Introduction – Despite substantial investment in the provision of summer school programmes to ease pupils’ transition from primary to secondary schools, rigorously designed United-Kingdom-based evaluations using randomised controlled trial designs to explore their effect on pupil attainment have not been undertaken. This may be particularly pertinent amongst children from disadvantaged backgrounds due to lower overall attainment and greater experiences of difficulties during this transition period. This randomised controlled trial aimed to address this gap in the literature by evaluating the effect of a literacy summer school on pupils’ reading and writing skills. Method – Pupils meeting the eligibility criteria for the study, and due to transition from year 6 to year 7 in 2013, were recruited through 29 primary schools in proximity to the Discover Children’s Story Centre in Stratford, London. Consenting pupils were individually randomised to receive the summer school intervention or to a ‘business as usual’ control group. The intervention was implemented over a four week period during July and August 2013. At the end of the intervention period all trial pupils were asked to complete the Progress in English 11 (Long Form) test developed by GL Assessment. Results – There was no evidence of a difference in outcome between the intervention and control group pupils; however, the conclusions that can be drawn from this study are limited due to the small sample size and problems with attrition. Conclusion – Further research is needed to explore the feasibility of conducting this type of evaluation using a larger sample size, as issues with attrition from the summer school and from testing need to be resolved.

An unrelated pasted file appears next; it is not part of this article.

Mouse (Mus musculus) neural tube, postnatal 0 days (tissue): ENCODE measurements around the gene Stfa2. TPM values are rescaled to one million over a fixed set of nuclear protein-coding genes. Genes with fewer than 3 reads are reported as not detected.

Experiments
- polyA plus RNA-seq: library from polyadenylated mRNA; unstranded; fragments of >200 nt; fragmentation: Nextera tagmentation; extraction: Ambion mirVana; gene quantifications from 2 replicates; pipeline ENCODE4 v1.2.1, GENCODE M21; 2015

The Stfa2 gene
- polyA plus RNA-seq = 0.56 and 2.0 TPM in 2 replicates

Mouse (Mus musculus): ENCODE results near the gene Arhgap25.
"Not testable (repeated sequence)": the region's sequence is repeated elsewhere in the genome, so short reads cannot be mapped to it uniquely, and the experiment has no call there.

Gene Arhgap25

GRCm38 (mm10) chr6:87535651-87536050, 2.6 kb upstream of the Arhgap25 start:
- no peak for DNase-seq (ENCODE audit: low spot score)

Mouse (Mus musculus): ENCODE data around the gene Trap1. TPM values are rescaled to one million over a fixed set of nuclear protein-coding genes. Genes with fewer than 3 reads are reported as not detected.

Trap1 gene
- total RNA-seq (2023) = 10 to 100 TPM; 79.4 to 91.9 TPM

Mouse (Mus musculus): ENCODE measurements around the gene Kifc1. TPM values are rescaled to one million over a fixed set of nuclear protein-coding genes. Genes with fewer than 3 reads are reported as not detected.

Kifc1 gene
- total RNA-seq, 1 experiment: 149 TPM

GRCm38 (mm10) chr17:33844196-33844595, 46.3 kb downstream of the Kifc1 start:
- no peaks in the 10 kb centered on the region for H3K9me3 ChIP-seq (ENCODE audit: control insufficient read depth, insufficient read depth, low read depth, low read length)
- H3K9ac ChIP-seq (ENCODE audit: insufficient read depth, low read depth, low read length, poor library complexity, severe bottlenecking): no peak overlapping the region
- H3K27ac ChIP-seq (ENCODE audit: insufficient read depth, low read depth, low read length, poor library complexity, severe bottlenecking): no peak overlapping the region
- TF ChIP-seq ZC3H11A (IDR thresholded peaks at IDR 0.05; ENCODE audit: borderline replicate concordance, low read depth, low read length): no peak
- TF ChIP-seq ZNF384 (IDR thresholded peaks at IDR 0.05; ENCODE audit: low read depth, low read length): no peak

|Online educational research journal
|Published - 2015
- Assessment and Evaluation
- Educational Effectiveness